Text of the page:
No, but it will renew them in the same run, and I wanted some overlap between two certs for the same domain, but not that much
root@Quake:~# acme.sh --list
Main_Domain KeyLength SAN_Domains CA Created Renew
lampone.qualcuno.xyz "4096" no LetsEncrypt.org Wed 26 Jan 2022 11:22:09 PM UTC Sun 27 Mar 2022 11:22:09 PM UTC
lampone.qualcuno.xyz "ec-256" no LetsEncrypt.org Wed 26 Jan 2022 11:22:14 PM UTC Sun 27 Mar 2022 11:22:14 PM UTC
mail.qualcuno.xyz "2048" no LetsEncrypt.org Sun 23 Jan 2022 11:22:08 PM UTC Thu 24 Mar 2022 11:22:08 PM UTC
nc.qualcuno.xyz "4096" no LetsEncrypt.org Wed 26 Jan 2022 11:22:22 PM UTC Sun 27 Mar 2022 11:22:22 PM UTC
nc.qualcuno.xyz "ec-256" no LetsEncrypt.org Wed 26 Jan 2022 11:22:26 PM UTC Sun 27 Mar 2022 11:22:26 PM UTC
quake.qualcuno.xyz "4096" no LetsEncrypt.org Wed 26 Jan 2022 11:22:34 PM UTC Sun 27 Mar 2022 11:22:34 PM UTC
quake.qualcuno.xyz "ec-256" no LetsEncrypt.org Wed 26 Jan 2022 11:22:38 PM UTC Sun 27 Mar 2022 11:22:38 PM UTC
wallabag.qualcuno.xyz "" no LetsEncrypt.org Wed 12 Jan 2022 01:26:59 PM UTC Sun 13 Mar 2022 01:26:59 PM UTC
wallabag.qualcuno.xyz "ec-256" no LetsEncrypt.org Wed 26 Jan 2022 09:29:20 PM UTC Sun 27 Mar 2022 09:29:20 PM UTC
You're right, they don't include any random wait in the cron job: 25 0 * * * "/root/.acme.sh"/acme.sh --cron --home "/root/.acme.sh" > /dev/null
I set mine to 25 mins after midnight [timezone EST] and hopefully that doesn't find too much load - LOL
Certbot used a randomiser in the cronjob earlier too, but recent versions have the randomisation build into Certbot itself.
When renewing from something non-interactively (i.e.: cron/systemd timer), it'll just pause a random amount of minutes.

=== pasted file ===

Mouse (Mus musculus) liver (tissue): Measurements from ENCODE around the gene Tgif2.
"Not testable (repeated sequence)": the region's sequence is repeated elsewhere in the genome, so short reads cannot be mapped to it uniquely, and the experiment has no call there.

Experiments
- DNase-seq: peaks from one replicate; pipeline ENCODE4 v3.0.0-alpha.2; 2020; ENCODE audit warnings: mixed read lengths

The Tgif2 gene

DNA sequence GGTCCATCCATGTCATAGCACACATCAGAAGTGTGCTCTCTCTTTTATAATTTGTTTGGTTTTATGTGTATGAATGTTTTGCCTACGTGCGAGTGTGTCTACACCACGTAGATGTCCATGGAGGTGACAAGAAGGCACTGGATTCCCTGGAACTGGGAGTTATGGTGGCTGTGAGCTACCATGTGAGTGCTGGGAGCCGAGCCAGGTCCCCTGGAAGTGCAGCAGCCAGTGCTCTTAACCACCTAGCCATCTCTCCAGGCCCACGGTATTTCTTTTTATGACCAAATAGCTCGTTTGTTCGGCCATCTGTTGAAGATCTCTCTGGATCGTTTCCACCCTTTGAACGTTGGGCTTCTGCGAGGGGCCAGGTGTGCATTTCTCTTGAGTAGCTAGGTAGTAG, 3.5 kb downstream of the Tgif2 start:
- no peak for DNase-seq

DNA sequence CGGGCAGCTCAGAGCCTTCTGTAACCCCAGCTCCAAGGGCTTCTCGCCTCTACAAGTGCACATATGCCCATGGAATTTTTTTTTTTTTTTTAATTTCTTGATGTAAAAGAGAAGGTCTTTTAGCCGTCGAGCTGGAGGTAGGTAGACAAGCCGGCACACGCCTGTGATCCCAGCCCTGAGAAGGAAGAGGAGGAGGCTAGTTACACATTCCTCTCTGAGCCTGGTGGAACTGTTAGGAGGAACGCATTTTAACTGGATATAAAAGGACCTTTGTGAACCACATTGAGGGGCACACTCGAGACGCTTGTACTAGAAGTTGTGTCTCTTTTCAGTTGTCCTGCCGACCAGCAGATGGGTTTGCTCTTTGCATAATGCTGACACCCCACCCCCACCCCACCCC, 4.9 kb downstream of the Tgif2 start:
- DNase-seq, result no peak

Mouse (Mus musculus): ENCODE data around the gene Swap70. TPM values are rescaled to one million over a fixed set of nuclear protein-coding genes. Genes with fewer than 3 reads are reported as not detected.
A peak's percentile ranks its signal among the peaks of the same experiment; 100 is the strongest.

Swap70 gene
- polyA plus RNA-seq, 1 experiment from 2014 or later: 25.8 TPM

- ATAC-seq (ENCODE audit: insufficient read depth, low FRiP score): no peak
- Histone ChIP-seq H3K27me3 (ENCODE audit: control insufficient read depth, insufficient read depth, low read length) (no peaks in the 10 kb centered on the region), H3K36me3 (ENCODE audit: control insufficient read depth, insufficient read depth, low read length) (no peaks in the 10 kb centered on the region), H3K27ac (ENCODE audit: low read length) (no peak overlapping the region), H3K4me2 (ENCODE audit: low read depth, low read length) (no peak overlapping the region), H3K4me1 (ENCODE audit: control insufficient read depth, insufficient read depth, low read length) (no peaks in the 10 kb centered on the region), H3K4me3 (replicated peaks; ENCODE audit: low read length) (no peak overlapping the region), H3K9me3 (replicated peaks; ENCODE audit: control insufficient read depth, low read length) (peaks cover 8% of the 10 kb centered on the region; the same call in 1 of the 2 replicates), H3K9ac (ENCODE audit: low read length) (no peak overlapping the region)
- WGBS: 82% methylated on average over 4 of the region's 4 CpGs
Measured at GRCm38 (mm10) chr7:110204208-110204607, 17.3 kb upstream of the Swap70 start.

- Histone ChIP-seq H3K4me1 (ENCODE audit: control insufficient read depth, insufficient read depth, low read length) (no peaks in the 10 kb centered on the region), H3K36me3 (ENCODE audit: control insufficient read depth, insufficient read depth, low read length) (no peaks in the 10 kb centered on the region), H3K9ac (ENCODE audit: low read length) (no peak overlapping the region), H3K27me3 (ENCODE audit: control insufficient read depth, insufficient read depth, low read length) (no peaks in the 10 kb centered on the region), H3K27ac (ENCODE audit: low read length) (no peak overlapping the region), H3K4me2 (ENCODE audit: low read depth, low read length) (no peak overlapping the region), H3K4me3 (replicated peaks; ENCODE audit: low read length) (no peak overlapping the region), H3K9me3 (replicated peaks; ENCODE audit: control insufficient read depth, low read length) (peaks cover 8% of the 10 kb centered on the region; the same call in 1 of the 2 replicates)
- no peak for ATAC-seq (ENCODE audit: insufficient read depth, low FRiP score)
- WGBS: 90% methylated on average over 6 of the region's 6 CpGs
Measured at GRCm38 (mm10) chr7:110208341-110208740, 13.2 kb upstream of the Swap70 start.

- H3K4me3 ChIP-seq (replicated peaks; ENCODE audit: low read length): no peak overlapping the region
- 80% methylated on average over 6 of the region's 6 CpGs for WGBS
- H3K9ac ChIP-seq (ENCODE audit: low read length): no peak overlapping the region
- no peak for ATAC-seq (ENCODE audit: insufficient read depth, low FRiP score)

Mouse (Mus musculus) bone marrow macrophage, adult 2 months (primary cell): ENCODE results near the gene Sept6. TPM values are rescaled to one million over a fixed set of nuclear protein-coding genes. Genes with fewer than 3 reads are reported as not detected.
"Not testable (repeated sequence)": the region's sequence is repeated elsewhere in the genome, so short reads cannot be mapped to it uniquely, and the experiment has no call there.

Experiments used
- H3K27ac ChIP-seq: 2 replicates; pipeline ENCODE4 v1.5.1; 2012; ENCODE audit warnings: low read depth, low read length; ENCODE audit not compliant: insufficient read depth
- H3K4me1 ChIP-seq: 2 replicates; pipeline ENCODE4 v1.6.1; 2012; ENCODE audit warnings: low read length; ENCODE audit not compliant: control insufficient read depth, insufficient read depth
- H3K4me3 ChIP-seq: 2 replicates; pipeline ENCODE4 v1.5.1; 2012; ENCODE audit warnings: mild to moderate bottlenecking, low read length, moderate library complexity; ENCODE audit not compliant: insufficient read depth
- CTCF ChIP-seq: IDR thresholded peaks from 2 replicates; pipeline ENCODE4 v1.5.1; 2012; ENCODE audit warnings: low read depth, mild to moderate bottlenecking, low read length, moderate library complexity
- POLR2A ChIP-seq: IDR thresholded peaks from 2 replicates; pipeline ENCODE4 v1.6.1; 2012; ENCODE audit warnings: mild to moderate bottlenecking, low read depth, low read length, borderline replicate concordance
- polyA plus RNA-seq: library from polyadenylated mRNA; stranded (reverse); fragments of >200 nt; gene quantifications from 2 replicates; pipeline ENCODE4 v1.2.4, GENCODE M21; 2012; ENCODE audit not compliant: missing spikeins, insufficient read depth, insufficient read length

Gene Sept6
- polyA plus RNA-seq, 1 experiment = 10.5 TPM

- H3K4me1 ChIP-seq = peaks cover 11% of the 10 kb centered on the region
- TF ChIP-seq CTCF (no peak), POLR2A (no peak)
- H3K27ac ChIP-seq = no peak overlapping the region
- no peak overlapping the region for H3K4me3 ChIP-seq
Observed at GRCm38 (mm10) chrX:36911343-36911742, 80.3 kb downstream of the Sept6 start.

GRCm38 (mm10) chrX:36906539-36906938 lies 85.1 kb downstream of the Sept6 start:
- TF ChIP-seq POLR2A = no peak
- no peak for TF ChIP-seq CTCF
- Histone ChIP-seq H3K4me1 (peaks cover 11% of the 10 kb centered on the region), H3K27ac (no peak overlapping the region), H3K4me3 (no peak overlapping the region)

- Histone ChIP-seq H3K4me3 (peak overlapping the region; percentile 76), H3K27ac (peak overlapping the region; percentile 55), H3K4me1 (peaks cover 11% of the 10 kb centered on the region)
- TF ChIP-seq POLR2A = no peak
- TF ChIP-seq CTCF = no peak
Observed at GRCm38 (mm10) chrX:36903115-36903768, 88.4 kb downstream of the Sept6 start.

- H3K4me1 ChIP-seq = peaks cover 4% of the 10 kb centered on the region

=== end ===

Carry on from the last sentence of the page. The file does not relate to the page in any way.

If you look at the code of acme/sh it does have multiple entries for "rand" or "random" et cetera. It seems it adds a randomised time for the Windows timer and its cronjob when acme.sh is instructed to add them.
Anywho, I think the topic is more about:
Being that he has two certs for the same FQDN, should they both expire/renew at the same time?
I think that is also a missed opportunity for some easily added "redundancy".
But it really depends on what any given browser will do when presented with two certs.
OR better yet, when presented with two certs and one has expired!
I wouldn't care less. Let's Encrypt advices to renew after 2/3rds of the valid time.. You're left with 30 days of finding out what went wrong. That's a lot of time. Sure, you can offset both certificates an X amount of time (30 days? 45 days?), but why bother..
Real redundancy would come from issuing certs from LE and having a different CA as backup.
Browsers don't get presented with two certs: the certificate chosen is decided upon the agreed cipher suite: RSA cert for a RSA cipher suite or ECDSA cert for ECDSA cipher suite.
Although one can also think the other way around: the cert determines the chosen cipher suite. But that's just tométo/tomàto: a server wouldn't agree upon an ECDSA cipher suite if it didn't have an ECDSA cert configured. A smart webserver wouldn't choose a cipher suite corresponding to an expired certificate. I'm not sure if webservers are that smart tho